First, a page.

Dakota Murphey, Gardening Year, Grow Your Own, Hedging, How To

Wild Food: A Foraging Adventure for Families

Wild food foraging

Who doesn’t have fond memories of collecting blackberries along an overgrown pathway? Even city dwellers will have come across an alleyway with a siding of brambles somewhere. Of course the countryside is the best place for foraging, especially woodland, and getting the family out of the city for a day without spending a fortune is a great idea, if only for a breath of fresh air.

It’s a great way to get the kids away from screens and indulge in some good old-fashioned fun. Much has been written about the health and developmental benefits of engaging children with nature, so a foraging adventure will be doing much more than you think.

Foraging for food can be risky if you don’t know what you are picking. Many plants, flowers and berries are poisonous and mustn’t be consumed. But don’t let that put you off. With a watchful eye and a little education you can safely pick the things that are edible and teach your children a thing or two about nature along the way.

Read through our safety tips, to be clear about what it is you are foraging for and you’ll have a fun and fruitful day. If you don’t feel confident, there’s plenty of information available from organisations such as the Woodland Trust. Or experience day companies, such as Into The Blue offer foraging courses with an expert (a great gift idea for the nature lover in your family).

foraging in the wild

Safety tips

  • Avoid picking plants from busy roadsides, near to landfill sites or close to stagnant water/foul ponds.
  • Don’t pick plants that look as though they have been recently sprayed – check for signs of wilting or residue on leaves.
  • Don’t consume diseased or dying plants, and never eat dead leaves.
  • Only take what you need, and try to pick leaves from several plants rather than all the leaves from one plant, so that the plants can continue to flourish.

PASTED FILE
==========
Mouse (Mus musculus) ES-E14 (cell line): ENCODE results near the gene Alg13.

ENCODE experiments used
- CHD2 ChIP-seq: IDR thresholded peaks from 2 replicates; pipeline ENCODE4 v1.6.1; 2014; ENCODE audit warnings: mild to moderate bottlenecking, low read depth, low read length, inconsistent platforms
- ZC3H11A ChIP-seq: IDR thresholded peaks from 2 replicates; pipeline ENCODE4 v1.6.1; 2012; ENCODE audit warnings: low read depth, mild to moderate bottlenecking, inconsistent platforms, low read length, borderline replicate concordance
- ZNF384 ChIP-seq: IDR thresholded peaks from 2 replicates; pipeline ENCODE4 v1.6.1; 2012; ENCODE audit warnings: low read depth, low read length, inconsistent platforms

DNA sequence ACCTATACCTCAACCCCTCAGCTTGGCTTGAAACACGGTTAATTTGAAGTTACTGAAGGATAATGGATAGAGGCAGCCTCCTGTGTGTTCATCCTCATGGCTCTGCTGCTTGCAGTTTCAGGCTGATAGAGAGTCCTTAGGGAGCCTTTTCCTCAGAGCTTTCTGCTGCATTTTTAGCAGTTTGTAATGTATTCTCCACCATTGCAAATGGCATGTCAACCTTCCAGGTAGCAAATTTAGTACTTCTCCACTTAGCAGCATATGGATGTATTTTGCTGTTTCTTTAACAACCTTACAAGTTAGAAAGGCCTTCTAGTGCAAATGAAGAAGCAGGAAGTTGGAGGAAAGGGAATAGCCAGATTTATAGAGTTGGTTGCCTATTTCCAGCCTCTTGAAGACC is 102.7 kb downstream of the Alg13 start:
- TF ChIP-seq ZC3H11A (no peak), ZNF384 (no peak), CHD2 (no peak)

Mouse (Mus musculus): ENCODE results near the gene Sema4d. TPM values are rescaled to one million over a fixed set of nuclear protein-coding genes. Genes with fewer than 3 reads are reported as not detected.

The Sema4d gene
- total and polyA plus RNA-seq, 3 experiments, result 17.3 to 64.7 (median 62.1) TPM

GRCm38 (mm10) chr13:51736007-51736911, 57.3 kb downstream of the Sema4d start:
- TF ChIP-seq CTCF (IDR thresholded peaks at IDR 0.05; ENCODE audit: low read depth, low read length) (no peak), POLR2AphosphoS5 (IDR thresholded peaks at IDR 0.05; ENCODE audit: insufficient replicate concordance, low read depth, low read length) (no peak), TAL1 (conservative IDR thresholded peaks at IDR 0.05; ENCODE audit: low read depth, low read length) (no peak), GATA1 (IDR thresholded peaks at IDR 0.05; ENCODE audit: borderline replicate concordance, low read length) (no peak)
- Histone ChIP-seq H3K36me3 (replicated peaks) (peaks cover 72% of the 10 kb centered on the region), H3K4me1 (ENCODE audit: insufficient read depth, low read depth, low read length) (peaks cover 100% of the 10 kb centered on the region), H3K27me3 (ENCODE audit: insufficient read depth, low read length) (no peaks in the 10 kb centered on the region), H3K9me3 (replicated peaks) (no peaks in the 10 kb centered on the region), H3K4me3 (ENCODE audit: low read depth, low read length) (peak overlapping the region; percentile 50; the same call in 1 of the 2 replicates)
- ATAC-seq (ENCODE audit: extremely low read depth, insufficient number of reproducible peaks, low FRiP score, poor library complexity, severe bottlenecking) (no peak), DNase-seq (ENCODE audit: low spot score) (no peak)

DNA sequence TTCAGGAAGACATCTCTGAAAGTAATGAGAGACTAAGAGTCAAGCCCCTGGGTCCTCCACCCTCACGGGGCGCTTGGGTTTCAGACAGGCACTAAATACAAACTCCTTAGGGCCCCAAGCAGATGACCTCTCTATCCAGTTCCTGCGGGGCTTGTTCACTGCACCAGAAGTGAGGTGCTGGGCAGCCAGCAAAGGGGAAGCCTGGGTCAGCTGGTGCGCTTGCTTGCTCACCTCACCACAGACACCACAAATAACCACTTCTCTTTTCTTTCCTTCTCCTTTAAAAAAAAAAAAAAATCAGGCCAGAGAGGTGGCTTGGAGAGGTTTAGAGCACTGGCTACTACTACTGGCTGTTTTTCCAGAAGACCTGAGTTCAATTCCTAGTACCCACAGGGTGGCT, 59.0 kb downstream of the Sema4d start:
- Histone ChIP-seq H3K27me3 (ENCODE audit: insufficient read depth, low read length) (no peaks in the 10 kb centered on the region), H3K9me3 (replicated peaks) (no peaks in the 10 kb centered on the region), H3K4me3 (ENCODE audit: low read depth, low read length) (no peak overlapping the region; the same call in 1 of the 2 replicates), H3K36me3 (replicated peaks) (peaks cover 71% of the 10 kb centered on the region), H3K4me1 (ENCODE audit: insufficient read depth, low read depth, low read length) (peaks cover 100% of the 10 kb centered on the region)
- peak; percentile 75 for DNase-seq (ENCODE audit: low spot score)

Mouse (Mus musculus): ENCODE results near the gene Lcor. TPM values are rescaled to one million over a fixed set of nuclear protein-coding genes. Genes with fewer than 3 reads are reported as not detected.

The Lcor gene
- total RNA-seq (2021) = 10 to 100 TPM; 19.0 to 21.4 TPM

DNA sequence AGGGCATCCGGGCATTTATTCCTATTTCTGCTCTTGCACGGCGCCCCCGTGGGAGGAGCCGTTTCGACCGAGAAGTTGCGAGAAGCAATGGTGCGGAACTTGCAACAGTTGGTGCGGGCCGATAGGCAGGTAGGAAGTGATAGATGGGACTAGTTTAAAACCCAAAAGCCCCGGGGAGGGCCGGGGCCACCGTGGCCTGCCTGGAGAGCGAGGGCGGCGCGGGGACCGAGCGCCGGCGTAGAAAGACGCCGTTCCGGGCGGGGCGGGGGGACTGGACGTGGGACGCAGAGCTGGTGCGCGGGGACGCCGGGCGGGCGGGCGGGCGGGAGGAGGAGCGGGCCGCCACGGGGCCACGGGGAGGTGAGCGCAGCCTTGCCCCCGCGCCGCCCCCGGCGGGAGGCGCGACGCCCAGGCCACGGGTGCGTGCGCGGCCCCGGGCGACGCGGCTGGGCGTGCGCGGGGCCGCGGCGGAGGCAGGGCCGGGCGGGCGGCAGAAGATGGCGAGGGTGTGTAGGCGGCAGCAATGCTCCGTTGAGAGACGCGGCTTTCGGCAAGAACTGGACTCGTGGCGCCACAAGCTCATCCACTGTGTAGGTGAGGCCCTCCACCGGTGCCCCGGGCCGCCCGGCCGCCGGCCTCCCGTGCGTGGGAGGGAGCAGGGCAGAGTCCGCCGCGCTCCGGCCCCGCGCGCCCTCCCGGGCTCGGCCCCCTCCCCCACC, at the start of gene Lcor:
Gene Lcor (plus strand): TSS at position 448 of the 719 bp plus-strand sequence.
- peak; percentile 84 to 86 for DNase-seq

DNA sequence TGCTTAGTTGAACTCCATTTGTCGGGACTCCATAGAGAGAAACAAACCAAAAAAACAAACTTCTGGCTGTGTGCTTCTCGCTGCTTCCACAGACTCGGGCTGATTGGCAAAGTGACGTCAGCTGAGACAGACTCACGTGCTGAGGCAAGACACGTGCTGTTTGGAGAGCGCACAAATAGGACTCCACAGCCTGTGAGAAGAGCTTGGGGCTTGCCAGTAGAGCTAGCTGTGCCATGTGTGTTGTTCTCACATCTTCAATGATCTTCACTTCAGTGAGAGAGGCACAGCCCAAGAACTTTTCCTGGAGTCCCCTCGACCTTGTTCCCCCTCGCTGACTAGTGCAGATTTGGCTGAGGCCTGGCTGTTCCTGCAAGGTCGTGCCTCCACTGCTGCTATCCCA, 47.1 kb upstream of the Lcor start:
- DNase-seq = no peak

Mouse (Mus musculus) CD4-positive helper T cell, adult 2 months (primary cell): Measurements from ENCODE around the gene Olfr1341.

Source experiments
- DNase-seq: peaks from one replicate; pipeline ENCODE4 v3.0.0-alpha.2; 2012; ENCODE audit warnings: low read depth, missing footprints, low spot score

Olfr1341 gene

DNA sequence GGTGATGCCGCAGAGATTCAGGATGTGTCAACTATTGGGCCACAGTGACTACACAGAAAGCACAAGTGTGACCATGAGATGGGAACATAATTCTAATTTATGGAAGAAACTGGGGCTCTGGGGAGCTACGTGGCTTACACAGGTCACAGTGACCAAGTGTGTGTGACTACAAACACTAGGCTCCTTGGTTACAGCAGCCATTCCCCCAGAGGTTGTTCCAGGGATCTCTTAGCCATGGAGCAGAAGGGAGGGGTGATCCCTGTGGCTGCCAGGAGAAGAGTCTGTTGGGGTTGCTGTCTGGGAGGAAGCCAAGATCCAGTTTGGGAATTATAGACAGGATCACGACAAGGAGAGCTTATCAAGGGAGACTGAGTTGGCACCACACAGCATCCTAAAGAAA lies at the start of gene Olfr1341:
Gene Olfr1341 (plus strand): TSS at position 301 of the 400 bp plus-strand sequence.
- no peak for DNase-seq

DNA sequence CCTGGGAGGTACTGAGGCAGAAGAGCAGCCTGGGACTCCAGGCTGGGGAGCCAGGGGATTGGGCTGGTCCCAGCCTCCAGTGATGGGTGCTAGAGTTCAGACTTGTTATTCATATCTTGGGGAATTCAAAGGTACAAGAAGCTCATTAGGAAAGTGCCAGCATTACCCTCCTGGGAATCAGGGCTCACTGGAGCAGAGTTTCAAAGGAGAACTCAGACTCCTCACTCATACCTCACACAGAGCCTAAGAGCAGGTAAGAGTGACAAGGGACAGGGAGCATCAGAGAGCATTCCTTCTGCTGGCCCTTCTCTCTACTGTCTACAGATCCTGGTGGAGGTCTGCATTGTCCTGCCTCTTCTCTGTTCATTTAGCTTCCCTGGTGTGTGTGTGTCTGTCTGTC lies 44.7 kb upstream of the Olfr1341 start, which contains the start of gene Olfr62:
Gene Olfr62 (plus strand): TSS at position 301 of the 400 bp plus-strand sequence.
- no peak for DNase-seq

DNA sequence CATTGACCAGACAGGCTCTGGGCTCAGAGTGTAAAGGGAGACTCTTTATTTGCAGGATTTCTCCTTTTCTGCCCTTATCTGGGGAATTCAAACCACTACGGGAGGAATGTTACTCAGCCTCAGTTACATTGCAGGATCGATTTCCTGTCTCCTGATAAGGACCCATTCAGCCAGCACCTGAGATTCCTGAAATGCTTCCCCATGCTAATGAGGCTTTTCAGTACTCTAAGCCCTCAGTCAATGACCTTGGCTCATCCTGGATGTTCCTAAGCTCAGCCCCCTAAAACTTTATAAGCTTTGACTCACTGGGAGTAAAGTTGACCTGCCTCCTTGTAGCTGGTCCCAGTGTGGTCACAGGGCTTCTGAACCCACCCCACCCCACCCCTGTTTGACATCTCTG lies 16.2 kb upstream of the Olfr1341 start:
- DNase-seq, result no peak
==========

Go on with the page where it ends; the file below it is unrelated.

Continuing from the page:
• Wash all your leaves and fruit before eating.
  • NEVER consume anything you aren’t able to 100% identify as safe. If in doubt, leave it alone!
  • There are some plants you should never eat raw, so do your research.
  • Wear gardening gloves to protect from spikes and thorns.
  • It is illegal to disturb or pick plant material that belongs to any protected wild plant.

Test your tolerance

Some people are extremely sensitive to certain foods and for that reason it’s really important to test your tolerance of a new food you haven’t tried before.

Take a small piece of the raw edible part of the plant (make sure it is a plant that is edible raw). Put it in the front of your mouth and bite on it a few times, then spit it out. Wait for 60 minutes. If you experience no bad reaction, proceed to the next step.

Now try a larger piece of the plant (edible part only!). Try boiling the edible part of the plant you are tolerance testing and eating and swallowing a tiny quantity of it (about a quarter of a leaf for example). Wait for 60 minutes and see how you feel. If you don’t experience any negative reaction, proceed to the next step.

Try a tablespoon mixed into a suitable recipe. If you do not experience any negative reaction after 60 minutes, your body should be OK consuming that specific wild edible plant in larger quantities. But don’t overdo it.

foraging tips

Here are some tips on a good old family hedgerow favourite to get you started. Good luck with your foraging!

Blackberries

Plump blackberries are a winner for the kitchen. A foraged crumble is the perfect treat after an afternoon of standing on tippy toes to reach the most luscious and juicy fruits on offer. These divine hedgerow berries are ripe for picking in August and September and are great in lots of favourite family recipes. Try cheesecakes, smoothies, hedgerow jams, or simply mix with roughly chopped almonds and plonk on top of a bowl of porridge. Yum!

High in antioxidants and vitamin C, blackberries have great health benefits too. Be careful of the blackberry bush thorns while you are picking, and beware the juice stains, so don’t wear your best clothes. Inevitably a few nicks and stains will be forgotten about when you get to eat the fruits of your labour. If you are out picking with younger children, be mindful of the height at which they are picking. Better to lift them up, than gather contaminated fruits at doggy-leg height! You get the gist!

Family tip: make some smoothies with blackberries. Your children can set up a stall to sell small cups at the end of your driveway, or instead deliver a surprise smoothie treat to neighbours. Soak your fruits in water for 30 minutes and rinse before eating, or using in recipes.

Dakota Murphey

Dakota Murphey is an independent content writer who regularly contributes to the horticulture industry. She enjoys nothing more than pottering around her gardening in the sunshine. Find out what else Dakota has been up to on Twitter, @Dakota_Murphey.

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